Employees have tasted freedom—and it turns out that a lot of people have discovered some real advantages to working from home:
Of course, many people are thrilled to come back to the office who never really found their happy place in a home office. But even those folks may want to hang on to a few new learnings gained from that experience.
Although many organizations are insisting that everyone come back to the office, others are moving forward with a hybrid model in which employees are working both remotely and in the office. How do leaders work with each employee to find the exact right model for these folks, while building community and continuity for their teams? And how do they find a balance between what worked before the pandemic and what changes need to be made as the dust settles on our new normal?
Coaching Can Help
Coaching can help leaders sift through all of their challenges, decide which are the riskiest, and create an action plan to prevent unintended consequences of whatever change people are dealing with. A coach can help leaders prioritize what’s most important and make well thought out choices for how to create the environment their team will succeed in. A coach can also demonstrate coaching skills and support leaders in using a coach approach with their people.
We know from our research that leaders who are perceived as using coaching behaviours (facilitating, inspiring, and guiding) create a sense of positive work affect or emotion in their followers. Individuals who perceive their leaders as exhibiting coaching behaviours are more likely to trust those leaders. And, as change continues to be turbulent and constant, leaders who see each employee as an individual human being will be much more successful at developing and ultimately retaining those people.
So how can a coach help leaders who might be struggling or not yet ready for the hybrid model? It usually begins by sharpening communication skills. For example, a coach can help a leader improve their ability to ask questions to get at the root of issues.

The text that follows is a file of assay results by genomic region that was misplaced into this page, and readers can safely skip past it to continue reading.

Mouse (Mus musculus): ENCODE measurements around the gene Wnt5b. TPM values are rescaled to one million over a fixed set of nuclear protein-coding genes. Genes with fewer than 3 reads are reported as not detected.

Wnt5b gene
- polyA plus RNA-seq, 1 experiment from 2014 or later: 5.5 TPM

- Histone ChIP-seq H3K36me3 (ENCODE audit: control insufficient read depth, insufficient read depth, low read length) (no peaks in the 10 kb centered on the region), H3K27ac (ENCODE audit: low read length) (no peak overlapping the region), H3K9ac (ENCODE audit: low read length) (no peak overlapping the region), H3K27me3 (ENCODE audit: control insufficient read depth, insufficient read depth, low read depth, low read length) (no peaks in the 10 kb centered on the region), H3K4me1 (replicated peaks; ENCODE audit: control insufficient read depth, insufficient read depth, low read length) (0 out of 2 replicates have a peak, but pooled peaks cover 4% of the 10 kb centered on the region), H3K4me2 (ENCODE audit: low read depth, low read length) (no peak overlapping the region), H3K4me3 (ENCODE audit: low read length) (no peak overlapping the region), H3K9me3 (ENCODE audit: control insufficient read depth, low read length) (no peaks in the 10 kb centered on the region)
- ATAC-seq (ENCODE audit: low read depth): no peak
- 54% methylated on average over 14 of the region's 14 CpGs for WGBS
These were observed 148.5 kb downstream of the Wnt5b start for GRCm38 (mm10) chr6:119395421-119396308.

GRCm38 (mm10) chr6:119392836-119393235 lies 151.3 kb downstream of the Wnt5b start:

Consider the questions many employees have—ones that continue to vex employers: “How many days a week are we expected to be in the office?” or “I’d like to work from home full time—is that possible?” A coach can work with a leader facing these questions by helping them get quality input from their own teams. Coaching questions that can help are:
From here, a coach can help a leader develop listening skills to truly hear the answers and begin to understand the meaning behind them.
Finally, a coach can help a leader learn to turn knowledge into action by working with their people to explore different alternatives. The key is to first have the conversations and then get super creative in crafting an approach.
If we have learned anything, it is that employees can be trusted to be flexible. The least we can do is provide leaders with coaching resources to be the type of leader people have earned. This might be the greatest COVID silver lining: a true shift in how we treat our workers.
The Ken Blanchard Companies®
Explore how coaching can set your leaders and their teams up for success in a post-COVID environment. Take advantage of an introductory offer available to HR Grapevine readers.